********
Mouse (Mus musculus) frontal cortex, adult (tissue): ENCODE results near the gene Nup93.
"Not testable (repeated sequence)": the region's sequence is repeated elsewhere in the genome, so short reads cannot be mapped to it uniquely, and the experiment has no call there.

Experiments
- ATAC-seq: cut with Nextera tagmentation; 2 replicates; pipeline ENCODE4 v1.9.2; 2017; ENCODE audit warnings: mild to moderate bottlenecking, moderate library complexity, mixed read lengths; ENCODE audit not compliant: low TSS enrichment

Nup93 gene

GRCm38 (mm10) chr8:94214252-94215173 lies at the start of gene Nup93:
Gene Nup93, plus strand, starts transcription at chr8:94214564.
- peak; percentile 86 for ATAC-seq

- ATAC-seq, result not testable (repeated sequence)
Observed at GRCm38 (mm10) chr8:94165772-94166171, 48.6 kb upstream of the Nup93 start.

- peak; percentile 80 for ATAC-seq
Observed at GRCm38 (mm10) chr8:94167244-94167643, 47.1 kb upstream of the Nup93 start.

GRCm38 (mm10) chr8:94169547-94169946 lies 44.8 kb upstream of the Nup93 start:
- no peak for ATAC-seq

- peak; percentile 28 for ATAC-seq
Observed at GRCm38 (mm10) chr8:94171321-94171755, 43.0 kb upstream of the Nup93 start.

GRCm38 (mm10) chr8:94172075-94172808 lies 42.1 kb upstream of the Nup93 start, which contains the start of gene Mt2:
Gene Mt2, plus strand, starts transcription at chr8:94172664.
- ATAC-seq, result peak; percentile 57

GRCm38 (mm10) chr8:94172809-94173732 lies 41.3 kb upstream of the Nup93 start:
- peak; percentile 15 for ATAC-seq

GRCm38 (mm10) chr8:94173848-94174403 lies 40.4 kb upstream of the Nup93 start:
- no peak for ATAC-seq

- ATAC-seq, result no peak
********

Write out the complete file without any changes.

Mouse (Mus musculus) frontal cortex, adult (tissue): ENCODE results near the gene Nup93.
"Not testable (repeated sequence)": the region's sequence is repeated elsewhere in the genome, so short reads cannot be mapped to it uniquely, and the experiment has no call there.

Experiments
- ATAC-seq: cut with Nextera tagmentation; 2 replicates; pipeline ENCODE4 v1.9.2; 2017; ENCODE audit warnings: mild to moderate bottlenecking, moderate library complexity, mixed read lengths; ENCODE audit not compliant: low TSS enrichment

Nup93 gene

GRCm38 (mm10) chr8:94214252-94215173 lies at the start of gene Nup93:
Gene Nup93, plus strand, starts transcription at chr8:94214564.
- peak; percentile 86 for ATAC-seq

- ATAC-seq, result not testable (repeated sequence)
Observed at GRCm38 (mm10) chr8:94165772-94166171, 48.6 kb upstream of the Nup93 start.

- peak; percentile 80 for ATAC-seq
Observed at GRCm38 (mm10) chr8:94167244-94167643, 47.1 kb upstream of the Nup93 start.

GRCm38 (mm10) chr8:94169547-94169946 lies 44.8 kb upstream of the Nup93 start:
- no peak for ATAC-seq

- peak; percentile 28 for ATAC-seq
Observed at GRCm38 (mm10) chr8:94171321-94171755, 43.0 kb upstream of the Nup93 start.

GRCm38 (mm10) chr8:94172075-94172808 lies 42.1 kb upstream of the Nup93 start, which contains the start of gene Mt2:
Gene Mt2, plus strand, starts transcription at chr8:94172664.
- ATAC-seq, result peak; percentile 57

GRCm38 (mm10) chr8:94172809-94173732 lies 41.3 kb upstream of the Nup93 start:
- peak; percentile 15 for ATAC-seq

GRCm38 (mm10) chr8:94173848-94174403 lies 40.4 kb upstream of the Nup93 start:
- no peak for ATAC-seq

- ATAC-seq, result no peak